Intensive care unit-related fluconazole use in Spain and Germany: patient characteristics and outcomes of a prospective multicenter longitudinal observational study
Authors Wissing H, Ballus J, Bingold TM, Nocea G, Krobot KJ, Kaskel P, Kumar RN, Mavros P
Received 9 October 2012
Accepted for publication 28 November 2012
Published 30 January 2013 Volume 2013:6 Pages 15—25
Checked for plagiarism Yes
Review by Single-blind
Peer reviewer comments 3
Heimo Wissing,1 Jose Ballus,2 Tobias M Bingold,1 Gonzalo Nocea,3 Karl J Krobot,4 Peter Kaskel,4 Ritesh N Kumar,5 Panagiotis Mavros5
1Department of Anesthesiology, Intensive Care, and Pain Therapy, Johann Wolfgang Goethe University Hospital, Frankfurt am Main, Germany; 2Bellvitge University Hospital, L'Hospitalet del Llobregat (Barcelona), Barcelona, Spain; 3Merck Sharp and Dohme, Madrid, Spain; 4MSD SHARP & DOHME GMBH, Outcomes Research, Haar, Germany; 5Merck and Co, Outcomes Research, Whitehouse Station, NJ, USA
Background: Candida spp. are a frequent cause of nosocomial bloodstream infections worldwide.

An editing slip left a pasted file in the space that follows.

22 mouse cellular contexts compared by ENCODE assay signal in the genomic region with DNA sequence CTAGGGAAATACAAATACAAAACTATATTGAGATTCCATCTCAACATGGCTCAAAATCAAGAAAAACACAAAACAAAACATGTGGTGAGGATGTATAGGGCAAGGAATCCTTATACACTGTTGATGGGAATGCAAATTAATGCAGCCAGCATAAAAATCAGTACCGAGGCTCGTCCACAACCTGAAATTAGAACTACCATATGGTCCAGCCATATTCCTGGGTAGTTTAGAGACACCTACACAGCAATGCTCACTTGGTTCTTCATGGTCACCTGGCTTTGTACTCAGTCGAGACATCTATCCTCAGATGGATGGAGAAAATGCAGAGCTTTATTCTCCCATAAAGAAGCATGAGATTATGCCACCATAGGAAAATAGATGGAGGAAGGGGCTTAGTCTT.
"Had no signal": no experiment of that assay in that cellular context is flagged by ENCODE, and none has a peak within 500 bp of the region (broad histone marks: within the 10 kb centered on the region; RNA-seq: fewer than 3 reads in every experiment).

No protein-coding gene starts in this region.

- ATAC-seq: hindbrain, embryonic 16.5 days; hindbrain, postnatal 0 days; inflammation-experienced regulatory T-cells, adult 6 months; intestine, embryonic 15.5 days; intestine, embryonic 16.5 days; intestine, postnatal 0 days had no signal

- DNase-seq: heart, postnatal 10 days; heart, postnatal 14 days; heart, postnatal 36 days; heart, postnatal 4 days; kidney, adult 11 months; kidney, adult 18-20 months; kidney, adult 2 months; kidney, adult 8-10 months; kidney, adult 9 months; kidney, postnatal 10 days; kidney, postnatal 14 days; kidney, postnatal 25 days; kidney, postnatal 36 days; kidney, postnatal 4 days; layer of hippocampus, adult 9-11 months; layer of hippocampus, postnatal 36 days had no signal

Objective: To evaluate the use patterns and outcomes associated with intravenous (IV) fluconazole therapy in intensive care units in Spain and Germany.
Patients and methods: The research reported here was a prospective multicenter longitudinal observational study in adult intensive care unit patients receiving IV fluconazole. Demographic, microbiologic, therapy success, length of hospital stay, adverse event, and all-cause mortality data were collected at 14 sites in Spain and five in Germany, from February 2004 to November 2005.
Results: Patients (n = 303) received prophylaxis (n = 29), empiric therapy (n = 140), preemptive therapy (n = 85), or definitive therapy (n = 49). A total of 298 patients (98.4%) were treated with IV fluconazole as first-line therapy. The treating physicians judged therapy successful in 66% of prophylactic, 55% of empiric, 45% of preemptive, and 43% of definitive group patients. In the subgroup of 152 patients with proven and specified Candida infection only, 32% suffered from Candida specified as potentially resistant to IV fluconazole. The overall mortality rate was 42%.
Conclusion: Our study informs treatment decision makers that approximately 32% of the patients with microbiological results available suffered from Candida specified as potentially resistant to IV fluconazole, highlighting the importance of appropriate therapy.
Keywords: antifungal agents, Candida, fungal infection, therapy
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